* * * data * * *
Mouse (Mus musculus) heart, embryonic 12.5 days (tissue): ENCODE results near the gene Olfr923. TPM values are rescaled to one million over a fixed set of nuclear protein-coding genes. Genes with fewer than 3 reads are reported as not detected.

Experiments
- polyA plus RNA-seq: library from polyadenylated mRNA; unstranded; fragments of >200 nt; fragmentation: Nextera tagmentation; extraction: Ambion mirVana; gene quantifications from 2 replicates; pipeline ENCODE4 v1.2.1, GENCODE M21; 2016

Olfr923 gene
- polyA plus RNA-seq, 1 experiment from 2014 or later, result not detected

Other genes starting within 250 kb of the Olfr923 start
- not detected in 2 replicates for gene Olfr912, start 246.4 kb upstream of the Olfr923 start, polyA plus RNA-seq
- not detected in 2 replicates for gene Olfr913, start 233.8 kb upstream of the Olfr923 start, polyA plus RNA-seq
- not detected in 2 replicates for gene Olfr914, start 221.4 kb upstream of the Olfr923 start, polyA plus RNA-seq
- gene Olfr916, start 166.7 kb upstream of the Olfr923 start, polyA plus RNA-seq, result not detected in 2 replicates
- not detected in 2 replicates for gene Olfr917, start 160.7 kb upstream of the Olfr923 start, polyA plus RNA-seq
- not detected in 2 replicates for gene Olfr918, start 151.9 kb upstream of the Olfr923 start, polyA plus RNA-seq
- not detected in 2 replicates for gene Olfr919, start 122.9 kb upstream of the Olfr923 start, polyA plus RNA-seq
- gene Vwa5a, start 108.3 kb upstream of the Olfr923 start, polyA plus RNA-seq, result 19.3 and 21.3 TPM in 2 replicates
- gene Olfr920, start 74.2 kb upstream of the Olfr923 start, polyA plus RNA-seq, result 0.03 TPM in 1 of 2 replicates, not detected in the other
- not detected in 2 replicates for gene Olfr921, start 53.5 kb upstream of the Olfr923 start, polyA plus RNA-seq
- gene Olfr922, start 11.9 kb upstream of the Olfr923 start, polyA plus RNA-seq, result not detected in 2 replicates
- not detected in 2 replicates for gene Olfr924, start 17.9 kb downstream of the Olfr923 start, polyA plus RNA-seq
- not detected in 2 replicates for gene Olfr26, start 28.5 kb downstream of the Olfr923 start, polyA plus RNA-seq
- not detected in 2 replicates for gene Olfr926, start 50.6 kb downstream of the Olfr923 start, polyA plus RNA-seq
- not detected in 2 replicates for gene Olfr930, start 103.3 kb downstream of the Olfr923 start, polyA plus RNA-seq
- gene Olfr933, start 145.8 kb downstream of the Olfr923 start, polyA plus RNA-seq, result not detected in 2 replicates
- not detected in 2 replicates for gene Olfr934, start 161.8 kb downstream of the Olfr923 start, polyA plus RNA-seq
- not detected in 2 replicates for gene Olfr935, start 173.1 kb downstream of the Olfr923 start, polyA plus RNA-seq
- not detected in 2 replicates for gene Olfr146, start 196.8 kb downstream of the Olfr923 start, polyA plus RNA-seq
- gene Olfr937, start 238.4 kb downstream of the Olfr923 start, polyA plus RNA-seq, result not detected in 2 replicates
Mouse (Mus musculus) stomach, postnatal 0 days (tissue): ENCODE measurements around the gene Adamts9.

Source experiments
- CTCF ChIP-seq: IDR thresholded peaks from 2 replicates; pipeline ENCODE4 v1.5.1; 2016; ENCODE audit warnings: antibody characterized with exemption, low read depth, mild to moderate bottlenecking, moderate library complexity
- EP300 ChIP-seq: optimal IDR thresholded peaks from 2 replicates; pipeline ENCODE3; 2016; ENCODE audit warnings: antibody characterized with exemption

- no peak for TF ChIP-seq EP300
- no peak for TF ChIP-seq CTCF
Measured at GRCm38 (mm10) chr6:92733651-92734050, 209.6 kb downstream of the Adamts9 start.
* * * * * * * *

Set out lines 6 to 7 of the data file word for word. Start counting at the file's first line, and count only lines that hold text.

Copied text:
Other genes starting within 250 kb of the Olfr923 start
- not detected in 2 replicates for gene Olfr912, start 246.4 kb upstream of the Olfr923 start, polyA plus RNA-seq